Executive Summary

Our democracy is strongest when all people have a say in decisions affecting our lives and our communities. An important way we do that in a democracy is by voting. Yet today, we continue to deny this most fundamental right to millions of Americans. Despite important advancements in access to the franchise achieved by the tireless struggle of Black Americans and others who envision a more inclusive democracy, a large group of U.S. citizens remains locked out of the vote across almost the entire United States: people involved in the criminal legal system.  

This stain on our democracy formally disenfranchises more than 5 million Americans with felony convictions, and makes voting impossible for many others who have not lost their voting rights but are unable to access a ballot. And because our criminal legal system disproportionately targets, arrests, sentences, and locks up people of color, this disenfranchisement scheme especially robs Black and brown Americans of their voting rights. 

We have a solution: Enfranchisement For All. Through bold action at the federal, state, and local levels, we can abolish penal disenfranchisement in all its forms. These actions, detailed further in our latest report, include –   

  • Congress passing legislation abolishing the practice of felony disenfranchisement in all federal elections, including for those who are currently incarcerated.  
  • State lawmakers abolishing felony disenfranchisement in their states by overturning existing statutes that permit it and supporting amendments to their constitutions to strike the disenfranchising language.  
  • Local jail and election officials undergoing training on the voting rights of people detained in local jails, creating publicly-available plans for the accessibility of registration and voting in jails, and, where state law allows, creating polling places and/or allow for in-person absentee voting in local jails on Election Day.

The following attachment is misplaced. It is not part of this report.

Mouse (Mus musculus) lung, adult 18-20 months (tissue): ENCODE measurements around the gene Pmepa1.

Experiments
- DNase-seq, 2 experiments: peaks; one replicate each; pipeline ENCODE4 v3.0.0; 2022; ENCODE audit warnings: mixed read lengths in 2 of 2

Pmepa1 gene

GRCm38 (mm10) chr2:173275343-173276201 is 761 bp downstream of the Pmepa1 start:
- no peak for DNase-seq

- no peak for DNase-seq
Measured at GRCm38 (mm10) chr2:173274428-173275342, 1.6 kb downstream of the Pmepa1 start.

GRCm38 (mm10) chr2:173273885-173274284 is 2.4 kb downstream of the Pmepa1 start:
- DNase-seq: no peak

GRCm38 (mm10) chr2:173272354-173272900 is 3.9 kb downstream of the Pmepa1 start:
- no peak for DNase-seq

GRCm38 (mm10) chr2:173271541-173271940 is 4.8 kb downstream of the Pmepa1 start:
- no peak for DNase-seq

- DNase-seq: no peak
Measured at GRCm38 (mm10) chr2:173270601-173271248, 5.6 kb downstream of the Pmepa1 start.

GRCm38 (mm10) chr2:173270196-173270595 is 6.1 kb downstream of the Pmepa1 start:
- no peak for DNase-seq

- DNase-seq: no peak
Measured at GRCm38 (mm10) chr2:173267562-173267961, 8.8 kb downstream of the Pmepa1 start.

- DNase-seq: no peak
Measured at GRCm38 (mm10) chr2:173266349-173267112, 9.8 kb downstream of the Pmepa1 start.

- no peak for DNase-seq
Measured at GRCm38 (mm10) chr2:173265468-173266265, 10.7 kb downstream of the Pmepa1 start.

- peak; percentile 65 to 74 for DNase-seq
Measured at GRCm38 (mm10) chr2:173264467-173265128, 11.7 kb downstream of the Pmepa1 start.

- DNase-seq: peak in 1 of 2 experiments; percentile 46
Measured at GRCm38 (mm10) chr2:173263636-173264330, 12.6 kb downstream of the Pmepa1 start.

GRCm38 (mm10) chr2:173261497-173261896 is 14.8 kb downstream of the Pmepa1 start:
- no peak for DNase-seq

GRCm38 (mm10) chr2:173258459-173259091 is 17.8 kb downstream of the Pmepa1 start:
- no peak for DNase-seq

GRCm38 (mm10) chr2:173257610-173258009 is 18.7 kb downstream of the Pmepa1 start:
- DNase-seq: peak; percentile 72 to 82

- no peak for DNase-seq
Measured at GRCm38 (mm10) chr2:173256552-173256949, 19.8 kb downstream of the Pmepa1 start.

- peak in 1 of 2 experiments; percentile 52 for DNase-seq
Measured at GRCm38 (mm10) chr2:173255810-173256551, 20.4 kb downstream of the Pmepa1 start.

• Congress, states, and localities alike immediately passing laws that dramatically reduce prison and jail populations, and which shorten or eliminate the period of pretrial and post-conviction incarceration.  

Most importantly, lawmakers, elections officials, and personnel in the criminal legal system must partner with grassroots and community groups to ensure these policies are informed by incarcerated people, and so these communities are aware of their voting rights, can access information on elections and races, and have real opportunities to register and cast their ballots.  

The Inclusive Democracy Agenda

This policy proposal is one of the six in Demos’ Inclusive Democracy Agenda.

This Agenda advances solutions identified by those closest to the problem of democratic exclusion: communities of color who have been kept from full democratic participation in varying degrees since the founding of the United States. 

Visit the Inclusive Democracy Agenda landing page